Measuring Carbon Productivity in Global Supply Chains
Measure to Improve - Carbon Productivity in Global Supply Chains
The increasing demand for decarbonization of transport and logistics has led to the development of several methods to estimate the GHG emissions of any given supply chain. The next step is measure the carbon productivity of the supply chains.
Carbon productivity is defined as the ratio between the useful transport of goods, and the GHG emissions generated by that transport demand.
The useful transport of goods is in essence independent of the means of transport or the route taken. The demand for the transporter is to take goods from the origin and bring them to a given destination.
The economic activities that demand the movement of goods from an origin to a destination are the driving force in a global supply chain. Thus, as the economy grows and becomes more diversified, this demand for movement will also grow. At the same time the Paris (COP21) agreements set a goal of more than 60% reduction of the absolute level of GHG emissions in 2050, compared to 1990.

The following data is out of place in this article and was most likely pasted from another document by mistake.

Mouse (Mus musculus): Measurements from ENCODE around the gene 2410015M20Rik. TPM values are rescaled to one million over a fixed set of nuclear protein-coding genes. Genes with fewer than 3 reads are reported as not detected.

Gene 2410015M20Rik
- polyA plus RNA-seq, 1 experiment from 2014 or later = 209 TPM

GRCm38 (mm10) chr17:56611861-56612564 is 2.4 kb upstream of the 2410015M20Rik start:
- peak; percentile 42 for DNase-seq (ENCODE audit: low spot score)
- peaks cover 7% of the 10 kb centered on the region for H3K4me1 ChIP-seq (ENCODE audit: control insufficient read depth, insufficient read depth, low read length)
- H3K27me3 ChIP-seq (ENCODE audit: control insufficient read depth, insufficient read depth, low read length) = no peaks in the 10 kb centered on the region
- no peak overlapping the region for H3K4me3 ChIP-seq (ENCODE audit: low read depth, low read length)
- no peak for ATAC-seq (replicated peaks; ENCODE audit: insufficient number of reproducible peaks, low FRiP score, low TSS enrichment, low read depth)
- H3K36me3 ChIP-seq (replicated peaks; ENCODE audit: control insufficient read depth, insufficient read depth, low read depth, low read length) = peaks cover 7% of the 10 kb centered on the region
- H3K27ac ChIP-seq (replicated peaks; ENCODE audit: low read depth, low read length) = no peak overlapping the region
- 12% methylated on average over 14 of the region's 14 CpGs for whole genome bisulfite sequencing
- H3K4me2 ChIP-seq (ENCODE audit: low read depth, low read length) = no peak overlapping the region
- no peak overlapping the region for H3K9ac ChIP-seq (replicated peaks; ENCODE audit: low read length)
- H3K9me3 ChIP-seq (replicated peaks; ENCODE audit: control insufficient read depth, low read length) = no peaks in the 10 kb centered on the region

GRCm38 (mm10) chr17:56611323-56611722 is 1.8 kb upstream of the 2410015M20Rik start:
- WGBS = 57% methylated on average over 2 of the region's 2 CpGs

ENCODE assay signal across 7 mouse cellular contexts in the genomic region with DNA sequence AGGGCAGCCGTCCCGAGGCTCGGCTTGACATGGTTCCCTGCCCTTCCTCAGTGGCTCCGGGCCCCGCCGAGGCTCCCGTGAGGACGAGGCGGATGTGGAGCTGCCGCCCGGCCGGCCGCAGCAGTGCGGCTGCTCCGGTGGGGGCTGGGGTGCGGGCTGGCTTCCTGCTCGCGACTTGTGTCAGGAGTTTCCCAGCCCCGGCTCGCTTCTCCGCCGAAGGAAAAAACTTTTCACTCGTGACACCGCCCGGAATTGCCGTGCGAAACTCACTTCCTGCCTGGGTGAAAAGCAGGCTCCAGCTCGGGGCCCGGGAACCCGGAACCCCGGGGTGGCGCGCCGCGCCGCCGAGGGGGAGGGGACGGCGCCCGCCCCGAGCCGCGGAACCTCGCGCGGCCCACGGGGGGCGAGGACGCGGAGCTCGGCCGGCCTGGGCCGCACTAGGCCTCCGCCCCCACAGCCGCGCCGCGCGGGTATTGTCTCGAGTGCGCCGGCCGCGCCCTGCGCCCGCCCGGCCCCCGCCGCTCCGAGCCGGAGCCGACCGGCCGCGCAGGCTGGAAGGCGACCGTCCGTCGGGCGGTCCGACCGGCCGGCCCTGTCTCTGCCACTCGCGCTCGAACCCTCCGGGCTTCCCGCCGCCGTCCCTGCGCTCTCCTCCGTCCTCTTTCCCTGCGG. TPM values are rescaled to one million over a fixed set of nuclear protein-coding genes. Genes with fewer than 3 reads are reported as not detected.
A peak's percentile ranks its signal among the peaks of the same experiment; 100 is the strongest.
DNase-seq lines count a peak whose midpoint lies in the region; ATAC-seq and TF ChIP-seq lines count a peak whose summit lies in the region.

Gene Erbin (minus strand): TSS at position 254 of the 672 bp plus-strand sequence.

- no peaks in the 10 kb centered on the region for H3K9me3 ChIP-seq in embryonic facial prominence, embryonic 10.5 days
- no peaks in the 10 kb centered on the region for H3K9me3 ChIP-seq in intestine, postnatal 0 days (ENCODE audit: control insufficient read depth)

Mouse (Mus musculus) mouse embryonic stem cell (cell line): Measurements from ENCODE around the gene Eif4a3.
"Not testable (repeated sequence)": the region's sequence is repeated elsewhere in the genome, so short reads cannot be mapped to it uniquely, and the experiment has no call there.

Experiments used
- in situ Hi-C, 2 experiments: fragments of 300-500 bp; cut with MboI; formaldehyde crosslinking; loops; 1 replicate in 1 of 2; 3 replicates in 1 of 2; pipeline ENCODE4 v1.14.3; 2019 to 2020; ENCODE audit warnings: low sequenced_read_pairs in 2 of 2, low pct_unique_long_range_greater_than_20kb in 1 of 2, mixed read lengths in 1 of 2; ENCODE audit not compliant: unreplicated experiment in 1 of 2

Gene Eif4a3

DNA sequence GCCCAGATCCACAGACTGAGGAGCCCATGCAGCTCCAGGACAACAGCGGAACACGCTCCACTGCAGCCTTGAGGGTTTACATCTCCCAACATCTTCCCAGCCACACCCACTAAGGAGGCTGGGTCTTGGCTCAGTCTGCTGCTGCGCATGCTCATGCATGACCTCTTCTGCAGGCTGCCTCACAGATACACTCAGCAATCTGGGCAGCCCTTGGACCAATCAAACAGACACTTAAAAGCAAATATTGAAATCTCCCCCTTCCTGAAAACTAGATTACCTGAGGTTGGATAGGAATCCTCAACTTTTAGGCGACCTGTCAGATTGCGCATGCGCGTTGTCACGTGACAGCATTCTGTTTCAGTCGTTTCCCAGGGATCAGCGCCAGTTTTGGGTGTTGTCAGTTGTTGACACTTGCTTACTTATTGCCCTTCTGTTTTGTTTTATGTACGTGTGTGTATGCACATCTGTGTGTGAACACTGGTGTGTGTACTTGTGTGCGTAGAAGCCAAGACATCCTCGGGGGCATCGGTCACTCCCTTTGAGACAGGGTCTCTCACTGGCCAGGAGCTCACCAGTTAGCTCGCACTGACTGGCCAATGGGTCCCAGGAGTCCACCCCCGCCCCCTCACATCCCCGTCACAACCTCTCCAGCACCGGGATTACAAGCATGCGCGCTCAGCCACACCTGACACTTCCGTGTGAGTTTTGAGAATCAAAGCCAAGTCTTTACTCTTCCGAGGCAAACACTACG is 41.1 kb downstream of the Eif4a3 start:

The combination of increased demand for transport of goods due to economic growth and the demand to reduce GHG emissions associated with the same transport can be expressed in a desired carbon productivity increase.
The challenge is to measure the carbon productivity in global supply chains so that targets can be set, improvements can be designed, changes implemented and the effects monitored. This requires measuring in all parts of the world, in all kinds of circumstances and levels of development, in layered and diverse supply chains with many actors. And this must be performed in such a manner that these measurements can be added and combined and compared to generate a view of the total supply chain.
This is theoretically easy to define. In practice it is very difficult to execute for lack of practical approaches, lack of easy-to-use tools and a high threshold for participating.
Lean & Green has developed a practical and easy to implement method for measuring and analyzing carbon productivity in global supply chains, called Lean Global Analytics (LGA). LGA lowers the threshold for participating and the tools are available for everyone, even if you are not part of the Lean & Green community. LGA is applicable for companies ranging from SMEs who operate nationally, right up to multinationals with global and diverse supply chains.